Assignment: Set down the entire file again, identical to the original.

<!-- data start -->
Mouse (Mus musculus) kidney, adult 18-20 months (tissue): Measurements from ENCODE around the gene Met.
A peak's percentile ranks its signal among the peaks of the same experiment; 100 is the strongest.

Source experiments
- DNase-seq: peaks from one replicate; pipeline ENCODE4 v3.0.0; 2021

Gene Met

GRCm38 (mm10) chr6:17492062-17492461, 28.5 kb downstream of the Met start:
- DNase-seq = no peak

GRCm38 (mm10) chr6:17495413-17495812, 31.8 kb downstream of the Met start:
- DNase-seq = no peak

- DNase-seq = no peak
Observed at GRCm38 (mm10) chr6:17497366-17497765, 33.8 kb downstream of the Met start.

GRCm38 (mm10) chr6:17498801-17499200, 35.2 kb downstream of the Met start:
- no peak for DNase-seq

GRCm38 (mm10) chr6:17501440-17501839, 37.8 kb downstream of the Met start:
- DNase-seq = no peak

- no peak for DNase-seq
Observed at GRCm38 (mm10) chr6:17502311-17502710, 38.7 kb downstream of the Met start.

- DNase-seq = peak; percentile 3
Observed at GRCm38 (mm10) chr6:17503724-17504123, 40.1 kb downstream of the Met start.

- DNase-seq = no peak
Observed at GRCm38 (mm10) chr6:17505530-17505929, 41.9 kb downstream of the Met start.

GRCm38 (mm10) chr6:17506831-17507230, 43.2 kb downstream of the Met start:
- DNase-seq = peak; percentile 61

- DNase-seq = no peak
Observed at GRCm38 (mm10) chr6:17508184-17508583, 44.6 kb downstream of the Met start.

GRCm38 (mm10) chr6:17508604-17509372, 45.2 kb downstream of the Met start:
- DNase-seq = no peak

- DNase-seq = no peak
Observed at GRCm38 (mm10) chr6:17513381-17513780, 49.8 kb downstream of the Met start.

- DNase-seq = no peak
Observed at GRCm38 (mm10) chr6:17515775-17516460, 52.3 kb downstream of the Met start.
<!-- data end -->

Mouse (Mus musculus) kidney, adult 18-20 months (tissue): Measurements from ENCODE around the gene Met.
A peak's percentile ranks its signal among the peaks of the same experiment; 100 is the strongest.

Source experiments
- DNase-seq: peaks from one replicate; pipeline ENCODE4 v3.0.0; 2021

Gene Met

GRCm38 (mm10) chr6:17492062-17492461, 28.5 kb downstream of the Met start:
- DNase-seq = no peak

GRCm38 (mm10) chr6:17495413-17495812, 31.8 kb downstream of the Met start:
- DNase-seq = no peak

- DNase-seq = no peak
Observed at GRCm38 (mm10) chr6:17497366-17497765, 33.8 kb downstream of the Met start.

GRCm38 (mm10) chr6:17498801-17499200, 35.2 kb downstream of the Met start:
- no peak for DNase-seq

GRCm38 (mm10) chr6:17501440-17501839, 37.8 kb downstream of the Met start:
- DNase-seq = no peak

- no peak for DNase-seq
Observed at GRCm38 (mm10) chr6:17502311-17502710, 38.7 kb downstream of the Met start.

- DNase-seq = peak; percentile 3
Observed at GRCm38 (mm10) chr6:17503724-17504123, 40.1 kb downstream of the Met start.

- DNase-seq = no peak
Observed at GRCm38 (mm10) chr6:17505530-17505929, 41.9 kb downstream of the Met start.

GRCm38 (mm10) chr6:17506831-17507230, 43.2 kb downstream of the Met start:
- DNase-seq = peak; percentile 61

- DNase-seq = no peak
Observed at GRCm38 (mm10) chr6:17508184-17508583, 44.6 kb downstream of the Met start.

GRCm38 (mm10) chr6:17508604-17509372, 45.2 kb downstream of the Met start:
- DNase-seq = no peak

- DNase-seq = no peak
Observed at GRCm38 (mm10) chr6:17513381-17513780, 49.8 kb downstream of the Met start.

- DNase-seq = no peak
Observed at GRCm38 (mm10) chr6:17515775-17516460, 52.3 kb downstream of the Met start.